The HFStival was the hit thing each year in Baltimore, attracting huge artists from around the country. Artists such as Iggy Pop, Foo Fighters, Green Day, The Offspring, Moby, Red Hot Chili Peppers-the list goes on and on. It was a tradition that went on as recently as 2011, despite the many changes to the station and smaller comebacks that it made after 2005. A tradition that many people look back on with great fondness.
Chris Burkett described the lead-up to the festival: "Stayed up all night the night before, showed up at the parking lot at 5:30 am, and partied like it was 1999. Gates opened at 11." Once the festival was underway, the atmosphere was blissful. Andy Hall recalls one of the early festivals: "First HFSstival I attended was 1991 . . . held at Lake Fairfax in VA. Violent Femmes headlined. King Missile was there. Everyone was throwing pizza boxes during 'Blister in the Sun' like frisbees."
This was everything that HFS had stood for, this amazing counterculture for all those craving something different in life. It was this attitude of going against the grain that so many enjoyed. With events held that had such romantic names as the HFS SnowJob, how could you not get a kick out of the anti-establishment vibe that this station gave? It was a true wave that had gone from an underground current to complete mainstream notoriety.
Despite this new wave of popularity, the cracks that would bring about the eventual demise of HFS had begun to show. It was something endemic of not just this single radio station, but of radio in general as the '90s marched on, giving way to the 2000s. Billy was at the ground floor of it all, watching things slowly change. "When I started, there was a webmaster, multiple sales people, and arenas for sales. We had multiple producers, multiple air shifts in '94. By '95 to '96 those consolidations happened, and you literally saw all these companies buying the station, having to eke out of it as much value as they can, to leverage out their next buy. So, in that, you'd see people like me-I was working what felt like 80 hours a week making 34 grand a year. Don't get me wrong, though. It was the coolest job in the world, and I got to drive the HFS van."
As the decade wore on, things only got bigger for HFS, as far as acclaim and events. It seemed as if every concert coming to the Baltimore, Washington, Virginia area had some mark of HFS on it. Whether doing live broadcasts from the venues or just running promotions, the station was everywhere, but perhaps this large a footprint should have been a warning sign of the things to come. As Billy mentioned, it was about value for a future buyout, so the goal was not to get more fans on board. Rather, it was to increase how much the station could be worth. At the time, though, it felt great, as if HFS was something that would be around another 30 or 40 years at least. Sadly, this was not to be.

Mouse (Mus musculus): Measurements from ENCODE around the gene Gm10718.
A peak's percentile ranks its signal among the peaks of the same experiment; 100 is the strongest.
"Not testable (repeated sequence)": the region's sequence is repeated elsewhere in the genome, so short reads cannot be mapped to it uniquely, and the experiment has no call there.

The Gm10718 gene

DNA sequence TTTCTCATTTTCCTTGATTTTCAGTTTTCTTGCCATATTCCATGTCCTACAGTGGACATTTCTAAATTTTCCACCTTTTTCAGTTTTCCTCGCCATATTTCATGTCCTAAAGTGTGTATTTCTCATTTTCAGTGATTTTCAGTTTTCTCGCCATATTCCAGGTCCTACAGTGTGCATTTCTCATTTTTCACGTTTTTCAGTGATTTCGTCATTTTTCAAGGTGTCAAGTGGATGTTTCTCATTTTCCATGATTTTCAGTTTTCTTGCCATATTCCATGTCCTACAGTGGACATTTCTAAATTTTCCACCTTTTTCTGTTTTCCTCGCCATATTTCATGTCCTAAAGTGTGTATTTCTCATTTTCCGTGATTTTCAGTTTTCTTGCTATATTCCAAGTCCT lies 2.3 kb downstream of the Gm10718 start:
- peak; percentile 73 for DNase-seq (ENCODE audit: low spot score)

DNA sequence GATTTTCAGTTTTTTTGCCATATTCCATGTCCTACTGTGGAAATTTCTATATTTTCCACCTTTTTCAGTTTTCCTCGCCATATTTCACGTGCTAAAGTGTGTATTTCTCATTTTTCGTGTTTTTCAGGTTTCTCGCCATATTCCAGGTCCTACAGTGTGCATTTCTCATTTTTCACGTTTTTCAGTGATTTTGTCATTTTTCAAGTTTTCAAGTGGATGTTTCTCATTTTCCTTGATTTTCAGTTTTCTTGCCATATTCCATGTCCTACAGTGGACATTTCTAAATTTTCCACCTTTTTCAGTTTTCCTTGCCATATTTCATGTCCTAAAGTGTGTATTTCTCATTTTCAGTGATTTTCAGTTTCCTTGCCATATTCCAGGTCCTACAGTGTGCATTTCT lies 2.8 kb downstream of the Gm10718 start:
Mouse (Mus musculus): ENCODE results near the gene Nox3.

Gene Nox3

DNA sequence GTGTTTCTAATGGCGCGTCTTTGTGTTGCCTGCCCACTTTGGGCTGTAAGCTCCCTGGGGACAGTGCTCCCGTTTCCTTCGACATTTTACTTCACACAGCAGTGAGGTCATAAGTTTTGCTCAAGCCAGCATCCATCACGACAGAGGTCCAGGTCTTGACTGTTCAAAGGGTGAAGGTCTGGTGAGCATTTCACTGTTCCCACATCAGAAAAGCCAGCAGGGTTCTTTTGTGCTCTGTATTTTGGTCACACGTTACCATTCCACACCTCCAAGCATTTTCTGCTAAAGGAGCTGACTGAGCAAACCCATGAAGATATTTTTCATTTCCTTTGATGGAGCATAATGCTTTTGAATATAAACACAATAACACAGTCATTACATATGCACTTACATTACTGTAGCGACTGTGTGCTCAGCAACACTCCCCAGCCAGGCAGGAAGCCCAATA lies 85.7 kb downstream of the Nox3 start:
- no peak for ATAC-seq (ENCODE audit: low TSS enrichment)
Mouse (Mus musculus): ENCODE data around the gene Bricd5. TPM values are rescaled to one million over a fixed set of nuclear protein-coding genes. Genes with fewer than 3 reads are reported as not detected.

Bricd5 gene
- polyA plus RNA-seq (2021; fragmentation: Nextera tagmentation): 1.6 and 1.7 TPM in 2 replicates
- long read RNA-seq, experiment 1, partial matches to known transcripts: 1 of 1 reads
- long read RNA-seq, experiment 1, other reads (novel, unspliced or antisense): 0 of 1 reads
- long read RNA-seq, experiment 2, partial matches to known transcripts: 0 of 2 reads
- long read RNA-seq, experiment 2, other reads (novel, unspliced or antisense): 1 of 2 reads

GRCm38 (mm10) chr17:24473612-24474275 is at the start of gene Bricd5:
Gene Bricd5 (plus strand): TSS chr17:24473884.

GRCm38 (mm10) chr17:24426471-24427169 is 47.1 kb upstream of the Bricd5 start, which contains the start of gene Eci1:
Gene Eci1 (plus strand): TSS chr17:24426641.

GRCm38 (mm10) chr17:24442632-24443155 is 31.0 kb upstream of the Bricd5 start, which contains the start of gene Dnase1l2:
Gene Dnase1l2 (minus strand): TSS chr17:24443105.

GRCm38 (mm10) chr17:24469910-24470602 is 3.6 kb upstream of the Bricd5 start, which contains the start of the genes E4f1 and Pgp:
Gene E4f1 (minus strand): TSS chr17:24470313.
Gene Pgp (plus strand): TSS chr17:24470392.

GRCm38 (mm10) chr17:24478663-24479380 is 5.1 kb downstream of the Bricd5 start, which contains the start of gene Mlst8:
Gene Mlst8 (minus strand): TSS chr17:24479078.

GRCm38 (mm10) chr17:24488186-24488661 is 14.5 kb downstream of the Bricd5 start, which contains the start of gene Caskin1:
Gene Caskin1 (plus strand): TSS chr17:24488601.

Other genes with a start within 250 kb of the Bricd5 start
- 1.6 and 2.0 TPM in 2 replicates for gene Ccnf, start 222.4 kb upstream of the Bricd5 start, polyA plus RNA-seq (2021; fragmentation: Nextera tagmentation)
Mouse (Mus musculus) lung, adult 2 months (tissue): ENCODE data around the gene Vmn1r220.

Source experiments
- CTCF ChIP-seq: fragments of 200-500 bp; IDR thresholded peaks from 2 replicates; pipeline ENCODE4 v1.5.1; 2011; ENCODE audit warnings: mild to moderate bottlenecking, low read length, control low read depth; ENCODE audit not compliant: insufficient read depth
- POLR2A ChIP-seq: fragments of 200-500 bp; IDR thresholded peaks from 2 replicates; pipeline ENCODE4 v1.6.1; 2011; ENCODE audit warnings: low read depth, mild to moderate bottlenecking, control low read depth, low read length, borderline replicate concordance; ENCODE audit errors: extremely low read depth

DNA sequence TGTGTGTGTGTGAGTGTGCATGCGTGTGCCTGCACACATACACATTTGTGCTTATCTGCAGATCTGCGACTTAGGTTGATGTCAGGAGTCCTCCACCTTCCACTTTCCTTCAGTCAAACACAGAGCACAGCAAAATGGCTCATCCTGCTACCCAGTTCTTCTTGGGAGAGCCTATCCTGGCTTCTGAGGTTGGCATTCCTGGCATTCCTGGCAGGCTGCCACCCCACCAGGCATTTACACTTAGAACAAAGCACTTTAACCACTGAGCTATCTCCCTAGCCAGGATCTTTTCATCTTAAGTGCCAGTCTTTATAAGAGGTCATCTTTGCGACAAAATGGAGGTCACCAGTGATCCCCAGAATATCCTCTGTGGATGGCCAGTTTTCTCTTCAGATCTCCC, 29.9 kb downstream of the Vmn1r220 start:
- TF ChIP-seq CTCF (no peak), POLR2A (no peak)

When the station seemed to be at a complete peak in 2005, the wave finally crashed in what seemed like an impossibility to anyone who had ever listened to HFS. The station suddenly changed over to Tropical Latin, eventually being completely rebranded to El Zol. Amber England shared her experience on the day of the switch: "The day they canceled the station, I was driving by myself and I honestly thought my radio had broken. As soon as I got to where I was going, I had a friend come out to my car to look at it with me. I said one moment I was jamming out and the next it started playing Spanish music and I think it's broken."
At the time, the biggest reason given for the switch was changing demographics in the area. Billy Zero had already left the station before this happened, but he gave his thoughts: "Someone upstairs that had no clue on the heritage of this area, with that station, that's never lived in this region listening to it, made a decision that that frequency would be better as a Spanish station. That was it. It was really just the fact, simply the fact, that they could make more money off that frequency with Latinos in this market. Period, end of story, bottom line. That's what I think."
If you had asked anyone in the '90s, '80s, '70s, maybe even at the ground floor when WHFS first started, they would probably have said the station was going to be a part of Maryland radio forever. What began as a group of people identifying a growing subculture of radio listeners became an underground sensation, then a regional success story. It defied the odds and carved out a place so deeply for so many people that you could simply utter the letters HFS, and someone will have a story to tell. Seeing the sheer outcry that came out of the sudden loss of such a beloved station further pushes the argument for one thing, which is that sometimes an algorithm is wrong, sometimes the numbers are off. Had HFS stayed on 99.1 past that day in 2005, maybe it would have continued on as a legacy, still blasting alt and indie rock to this day. It could be the very sudden loss that came on January 12, 2005, that will forever give the call sign WHFS a legendary status for generations to come. That and many other stories from this station are for another day, though.